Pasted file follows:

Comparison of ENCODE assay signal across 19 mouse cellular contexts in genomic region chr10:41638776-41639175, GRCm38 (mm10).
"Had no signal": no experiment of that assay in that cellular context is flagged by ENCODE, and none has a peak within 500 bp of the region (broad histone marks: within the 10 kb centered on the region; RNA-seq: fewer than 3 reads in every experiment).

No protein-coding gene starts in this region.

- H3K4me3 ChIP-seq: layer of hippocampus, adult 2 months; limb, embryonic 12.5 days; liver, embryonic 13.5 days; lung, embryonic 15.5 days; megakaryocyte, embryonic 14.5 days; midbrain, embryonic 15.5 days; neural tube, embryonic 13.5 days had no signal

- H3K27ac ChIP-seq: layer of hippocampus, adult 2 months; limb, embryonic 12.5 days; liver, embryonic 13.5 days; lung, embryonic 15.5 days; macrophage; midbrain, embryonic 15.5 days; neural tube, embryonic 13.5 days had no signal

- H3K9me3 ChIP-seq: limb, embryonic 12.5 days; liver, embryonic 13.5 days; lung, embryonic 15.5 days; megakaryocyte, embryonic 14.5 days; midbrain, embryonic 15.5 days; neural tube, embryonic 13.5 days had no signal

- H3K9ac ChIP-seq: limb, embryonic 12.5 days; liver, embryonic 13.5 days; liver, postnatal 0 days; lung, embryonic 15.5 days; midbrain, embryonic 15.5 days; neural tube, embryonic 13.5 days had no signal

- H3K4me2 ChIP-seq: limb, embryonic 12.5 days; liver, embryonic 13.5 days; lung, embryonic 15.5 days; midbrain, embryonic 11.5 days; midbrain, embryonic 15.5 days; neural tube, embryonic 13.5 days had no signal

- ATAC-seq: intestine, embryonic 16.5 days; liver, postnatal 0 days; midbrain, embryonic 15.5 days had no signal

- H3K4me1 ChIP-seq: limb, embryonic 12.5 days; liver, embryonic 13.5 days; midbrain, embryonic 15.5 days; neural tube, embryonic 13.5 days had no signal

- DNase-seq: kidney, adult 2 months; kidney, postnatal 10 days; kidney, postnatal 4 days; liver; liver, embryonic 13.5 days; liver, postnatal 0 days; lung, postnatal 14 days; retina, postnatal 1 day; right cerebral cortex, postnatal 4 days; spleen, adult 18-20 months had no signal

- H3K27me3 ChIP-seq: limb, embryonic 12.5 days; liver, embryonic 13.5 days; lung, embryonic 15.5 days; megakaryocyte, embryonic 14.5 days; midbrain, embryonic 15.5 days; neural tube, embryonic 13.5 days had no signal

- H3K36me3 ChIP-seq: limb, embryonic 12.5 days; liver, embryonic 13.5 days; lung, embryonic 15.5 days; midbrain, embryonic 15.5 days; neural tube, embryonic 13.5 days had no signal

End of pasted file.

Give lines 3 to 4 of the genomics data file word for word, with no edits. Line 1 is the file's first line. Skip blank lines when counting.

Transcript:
No protein-coding gene starts in this region.

- H3K4me3 ChIP-seq: layer of hippocampus, adult 2 months; limb, embryonic 12.5 days; liver, embryonic 13.5 days; lung, embryonic 15.5 days; megakaryocyte, embryonic 14.5 days; midbrain, embryonic 15.5 days; neural tube, embryonic 13.5 days had no signal